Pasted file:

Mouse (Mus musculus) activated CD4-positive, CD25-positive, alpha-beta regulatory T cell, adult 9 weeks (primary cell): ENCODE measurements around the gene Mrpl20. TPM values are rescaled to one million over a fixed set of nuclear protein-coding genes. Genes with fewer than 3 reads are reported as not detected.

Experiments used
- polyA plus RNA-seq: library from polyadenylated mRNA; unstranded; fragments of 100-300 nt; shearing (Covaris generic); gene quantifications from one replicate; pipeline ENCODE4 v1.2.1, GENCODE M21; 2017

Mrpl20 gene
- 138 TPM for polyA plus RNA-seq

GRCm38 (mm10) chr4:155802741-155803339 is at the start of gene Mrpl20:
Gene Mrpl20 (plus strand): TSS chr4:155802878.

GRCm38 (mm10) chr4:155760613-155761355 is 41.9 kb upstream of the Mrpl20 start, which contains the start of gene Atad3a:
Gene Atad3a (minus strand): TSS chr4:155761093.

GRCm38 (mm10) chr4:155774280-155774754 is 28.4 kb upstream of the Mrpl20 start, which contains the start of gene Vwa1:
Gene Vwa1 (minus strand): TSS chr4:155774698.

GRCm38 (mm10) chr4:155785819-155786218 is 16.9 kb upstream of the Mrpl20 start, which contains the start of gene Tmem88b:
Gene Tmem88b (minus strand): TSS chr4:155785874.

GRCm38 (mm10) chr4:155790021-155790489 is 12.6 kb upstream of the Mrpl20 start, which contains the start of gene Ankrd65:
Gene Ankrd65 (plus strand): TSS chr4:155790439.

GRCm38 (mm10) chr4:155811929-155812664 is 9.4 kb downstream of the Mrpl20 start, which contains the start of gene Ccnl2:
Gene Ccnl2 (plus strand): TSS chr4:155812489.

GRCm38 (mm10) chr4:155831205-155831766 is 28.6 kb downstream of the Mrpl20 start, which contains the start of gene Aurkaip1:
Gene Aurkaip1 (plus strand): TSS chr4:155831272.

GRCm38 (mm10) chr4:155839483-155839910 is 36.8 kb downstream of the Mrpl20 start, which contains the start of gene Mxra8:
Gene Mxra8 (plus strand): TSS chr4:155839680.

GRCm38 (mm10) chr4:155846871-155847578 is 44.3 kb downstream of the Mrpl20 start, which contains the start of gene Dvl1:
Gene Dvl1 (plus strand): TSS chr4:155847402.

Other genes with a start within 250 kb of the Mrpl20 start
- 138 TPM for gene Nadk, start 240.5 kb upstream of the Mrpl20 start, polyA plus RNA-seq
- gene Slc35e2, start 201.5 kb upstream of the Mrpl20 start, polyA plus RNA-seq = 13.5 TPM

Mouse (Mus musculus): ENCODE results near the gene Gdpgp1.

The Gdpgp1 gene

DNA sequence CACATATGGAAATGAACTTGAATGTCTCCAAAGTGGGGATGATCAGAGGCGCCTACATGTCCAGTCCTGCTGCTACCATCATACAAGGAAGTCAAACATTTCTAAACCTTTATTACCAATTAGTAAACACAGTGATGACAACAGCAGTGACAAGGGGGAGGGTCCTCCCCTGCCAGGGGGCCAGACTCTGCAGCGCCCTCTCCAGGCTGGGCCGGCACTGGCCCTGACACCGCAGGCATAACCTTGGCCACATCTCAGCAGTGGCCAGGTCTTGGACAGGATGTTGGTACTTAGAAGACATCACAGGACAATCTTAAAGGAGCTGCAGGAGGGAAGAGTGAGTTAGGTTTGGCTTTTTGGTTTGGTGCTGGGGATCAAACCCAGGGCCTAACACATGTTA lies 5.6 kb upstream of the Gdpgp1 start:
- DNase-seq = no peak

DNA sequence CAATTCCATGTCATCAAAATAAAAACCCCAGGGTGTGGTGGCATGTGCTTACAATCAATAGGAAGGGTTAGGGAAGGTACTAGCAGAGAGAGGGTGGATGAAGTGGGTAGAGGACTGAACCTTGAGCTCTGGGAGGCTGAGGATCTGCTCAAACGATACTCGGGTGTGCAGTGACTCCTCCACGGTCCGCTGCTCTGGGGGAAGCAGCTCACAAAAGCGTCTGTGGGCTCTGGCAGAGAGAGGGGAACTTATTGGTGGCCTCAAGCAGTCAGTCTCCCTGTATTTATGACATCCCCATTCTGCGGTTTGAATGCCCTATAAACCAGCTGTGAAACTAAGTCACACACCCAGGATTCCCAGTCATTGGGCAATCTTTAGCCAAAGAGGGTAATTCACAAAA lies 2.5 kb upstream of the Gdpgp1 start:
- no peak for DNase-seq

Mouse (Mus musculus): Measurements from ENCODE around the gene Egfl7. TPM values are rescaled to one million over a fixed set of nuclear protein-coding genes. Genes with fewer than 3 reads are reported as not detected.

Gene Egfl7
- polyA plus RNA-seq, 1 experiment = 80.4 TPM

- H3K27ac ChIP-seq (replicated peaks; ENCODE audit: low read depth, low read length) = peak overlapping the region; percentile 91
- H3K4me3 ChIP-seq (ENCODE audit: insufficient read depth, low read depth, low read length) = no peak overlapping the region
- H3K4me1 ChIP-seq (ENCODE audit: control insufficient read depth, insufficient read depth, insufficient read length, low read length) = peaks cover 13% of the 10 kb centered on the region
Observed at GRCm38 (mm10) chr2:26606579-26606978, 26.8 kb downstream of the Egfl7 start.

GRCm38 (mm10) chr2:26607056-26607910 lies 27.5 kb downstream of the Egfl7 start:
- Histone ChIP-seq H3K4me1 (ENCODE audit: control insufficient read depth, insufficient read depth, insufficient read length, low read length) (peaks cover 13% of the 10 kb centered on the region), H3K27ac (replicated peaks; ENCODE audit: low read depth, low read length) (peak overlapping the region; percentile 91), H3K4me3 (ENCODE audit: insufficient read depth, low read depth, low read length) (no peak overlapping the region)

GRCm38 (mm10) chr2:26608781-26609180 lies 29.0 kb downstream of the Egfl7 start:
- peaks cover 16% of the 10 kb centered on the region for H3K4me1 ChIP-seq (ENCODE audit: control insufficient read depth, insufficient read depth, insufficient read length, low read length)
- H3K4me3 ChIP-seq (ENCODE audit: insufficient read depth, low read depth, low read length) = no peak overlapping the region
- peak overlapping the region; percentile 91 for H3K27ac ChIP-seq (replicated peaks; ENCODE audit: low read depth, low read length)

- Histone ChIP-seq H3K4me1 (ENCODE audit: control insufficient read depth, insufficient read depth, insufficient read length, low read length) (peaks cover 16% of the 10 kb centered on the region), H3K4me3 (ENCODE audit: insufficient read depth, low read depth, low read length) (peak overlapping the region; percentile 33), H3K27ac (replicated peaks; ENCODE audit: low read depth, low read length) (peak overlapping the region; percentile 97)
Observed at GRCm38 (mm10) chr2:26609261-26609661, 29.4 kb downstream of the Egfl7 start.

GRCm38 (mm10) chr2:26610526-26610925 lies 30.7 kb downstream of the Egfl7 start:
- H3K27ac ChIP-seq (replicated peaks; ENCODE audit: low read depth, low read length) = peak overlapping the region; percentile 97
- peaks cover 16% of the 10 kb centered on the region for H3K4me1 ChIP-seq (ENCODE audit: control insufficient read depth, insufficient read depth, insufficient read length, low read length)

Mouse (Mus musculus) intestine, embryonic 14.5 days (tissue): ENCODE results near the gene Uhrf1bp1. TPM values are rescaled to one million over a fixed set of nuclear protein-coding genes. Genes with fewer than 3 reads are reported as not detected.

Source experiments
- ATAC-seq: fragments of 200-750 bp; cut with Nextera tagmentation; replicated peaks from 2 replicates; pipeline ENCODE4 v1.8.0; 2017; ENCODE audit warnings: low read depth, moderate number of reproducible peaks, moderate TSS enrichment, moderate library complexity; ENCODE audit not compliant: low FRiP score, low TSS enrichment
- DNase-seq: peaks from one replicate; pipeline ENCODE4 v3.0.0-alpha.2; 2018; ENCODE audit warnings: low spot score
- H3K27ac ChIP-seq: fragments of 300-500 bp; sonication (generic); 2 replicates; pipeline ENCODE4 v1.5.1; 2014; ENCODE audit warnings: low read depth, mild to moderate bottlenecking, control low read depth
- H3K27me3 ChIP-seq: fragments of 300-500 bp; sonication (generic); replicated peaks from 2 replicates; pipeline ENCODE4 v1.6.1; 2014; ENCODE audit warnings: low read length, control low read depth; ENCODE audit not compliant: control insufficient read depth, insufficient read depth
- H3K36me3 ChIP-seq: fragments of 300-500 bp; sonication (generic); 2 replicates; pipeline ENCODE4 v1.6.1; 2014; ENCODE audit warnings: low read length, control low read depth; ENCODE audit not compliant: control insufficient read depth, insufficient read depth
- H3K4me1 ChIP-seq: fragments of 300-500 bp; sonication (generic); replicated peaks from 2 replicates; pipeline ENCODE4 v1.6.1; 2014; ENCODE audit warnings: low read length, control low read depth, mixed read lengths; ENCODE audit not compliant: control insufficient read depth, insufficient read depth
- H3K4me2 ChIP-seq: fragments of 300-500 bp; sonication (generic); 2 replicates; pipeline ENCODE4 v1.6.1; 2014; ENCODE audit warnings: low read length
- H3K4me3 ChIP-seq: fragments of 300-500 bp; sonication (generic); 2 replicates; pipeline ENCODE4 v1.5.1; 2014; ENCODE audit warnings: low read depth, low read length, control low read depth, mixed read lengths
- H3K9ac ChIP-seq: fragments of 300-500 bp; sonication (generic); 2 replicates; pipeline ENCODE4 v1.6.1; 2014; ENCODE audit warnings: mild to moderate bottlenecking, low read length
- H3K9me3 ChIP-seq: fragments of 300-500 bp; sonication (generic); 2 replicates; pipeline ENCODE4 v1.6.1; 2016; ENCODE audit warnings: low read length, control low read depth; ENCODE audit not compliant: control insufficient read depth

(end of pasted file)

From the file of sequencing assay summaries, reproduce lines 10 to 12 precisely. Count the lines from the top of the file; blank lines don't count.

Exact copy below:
GRCm38 (mm10) chr4:155774280-155774754 is 28.4 kb upstream of the Mrpl20 start, which contains the start of gene Vwa1:
Gene Vwa1 (minus strand): TSS chr4:155774698.

GRCm38 (mm10) chr4:155785819-155786218 is 16.9 kb upstream of the Mrpl20 start, which contains the start of gene Tmem88b: